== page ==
Icelandic Cancer Patient Receives a Completely New Windpipe Made From His Own Stem Cells


Andemariam Beyene, an African cancer patient from Eritrea had made his peace with his life, and talked about his impending death. Doctors found a golf ball-sized tumor growing in his windpipe, and despite several treatments with radiation and surgery to remove it, it kept growing. He was in pain, and out of options.

As a last resort, he went to the Karolinska Instute in Stockholm, Sweden to visit Dr. Paolo Macchiarini, who wanted to make a new windpipe for Mr Beyene from his own cells and spun plastic. This seemed like the medical equivalent of a “Hail Mary” pass in football, but it seemed worth a shot.

There is a precedent for such a procedure, since between 2008 and 2011, Dr. Macchiarini fitted nine people with new tracheas. These tracheas were built from the patient’s own stem cells that were grown on scaffolds made from tracheas that had been completely stripped of all their cells. These “decellularized” scaffolds work well, but they have one large drawback: .they required the existence of a pre-existing trachea from a human or an animal. Therefore, for Mr. Beyene, Dr. Macchiarini used a different procedure that built the scaffold from scratch out of plastic.

For this procedure, a mold of Mr. Beyene’s trachea was made from porous, fibrous plastic. This mold was then seeded with bone marrow stem cells and grown in a bioreactor. The bioreactor contained culture medium that turned much like a rotisserie. After one day and a half of growth in the bioreactor, the trachea was implanted into Mr. Beyene’s body.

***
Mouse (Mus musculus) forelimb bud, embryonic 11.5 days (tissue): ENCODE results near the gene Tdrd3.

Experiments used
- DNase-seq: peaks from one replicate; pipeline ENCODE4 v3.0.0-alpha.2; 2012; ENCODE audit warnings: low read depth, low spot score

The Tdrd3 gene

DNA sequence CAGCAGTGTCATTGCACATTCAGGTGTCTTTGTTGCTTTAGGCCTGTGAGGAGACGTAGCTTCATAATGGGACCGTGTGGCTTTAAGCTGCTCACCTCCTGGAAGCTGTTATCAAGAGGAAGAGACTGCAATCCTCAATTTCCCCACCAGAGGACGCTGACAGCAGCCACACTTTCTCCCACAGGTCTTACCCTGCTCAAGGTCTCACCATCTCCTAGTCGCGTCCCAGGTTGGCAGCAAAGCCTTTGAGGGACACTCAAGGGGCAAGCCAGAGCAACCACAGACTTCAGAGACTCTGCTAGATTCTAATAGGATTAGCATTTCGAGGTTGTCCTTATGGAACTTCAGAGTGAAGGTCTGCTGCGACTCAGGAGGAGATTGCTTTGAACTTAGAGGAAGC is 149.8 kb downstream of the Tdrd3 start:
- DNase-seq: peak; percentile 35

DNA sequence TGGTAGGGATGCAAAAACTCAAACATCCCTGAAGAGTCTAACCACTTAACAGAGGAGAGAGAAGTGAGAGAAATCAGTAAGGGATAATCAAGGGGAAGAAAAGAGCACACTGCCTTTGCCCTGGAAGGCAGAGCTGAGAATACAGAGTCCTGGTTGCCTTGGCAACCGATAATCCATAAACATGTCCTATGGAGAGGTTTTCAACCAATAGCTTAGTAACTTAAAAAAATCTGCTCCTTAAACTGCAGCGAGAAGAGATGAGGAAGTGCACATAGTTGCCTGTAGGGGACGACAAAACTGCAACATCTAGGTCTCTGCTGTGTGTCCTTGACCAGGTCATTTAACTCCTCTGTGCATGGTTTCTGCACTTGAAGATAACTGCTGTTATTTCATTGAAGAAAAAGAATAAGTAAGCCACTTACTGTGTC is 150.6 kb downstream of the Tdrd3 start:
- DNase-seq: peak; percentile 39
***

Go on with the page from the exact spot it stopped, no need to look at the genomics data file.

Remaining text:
Even though this procedure had been successful performed in pigs, it had never been tried on a human. Mr. Beyene was convinced by Dr. Macchiarini to give it a try. Now, the 39-year old African who lives in Iceland is back with his wife and children, getting to know people he thought he would never know. His strength is improving every day and can even run a little.

The synthetic scaffold used for Mr. Beyene’s windpipe was made by scientists at University College London. This mold was made to exact specifications so that it would perfectly fit inside Mr. Beyene’s chest. Then stem cells from his bone marrow were cultured in the laboratory and dripped with a pipette over the scaffold, in the same way that you baste a turkey. Then this whole thing is grown in a bioreactor that circulated fresh culture medium at regular intervals while spinning the scaffold and the cells. Macchiarini is quite sure that the original cells that are seeded onto the scaffold are dead. He suspects that the dying stem cells leave a host of chemicals in their stead that summon other stem cells from the bone marrow to come and seed the scaffold.

The windpipe is lined with several different types of cells. Some of them secrete mucus, which serves as a kind of adhesive tape for dust particles and microorganisms that are inhaled. The mucus is then moved to the top of the throat by a host of cells with hair-like extensions that move back and forth like oars on a Viking boat. At the top of the throat, the mucus is swallowed and destroyed in the stomach. Also, the windpipe is well endowed with blood vessels to feed the tissues oxygen and nutrients from the bloodstream.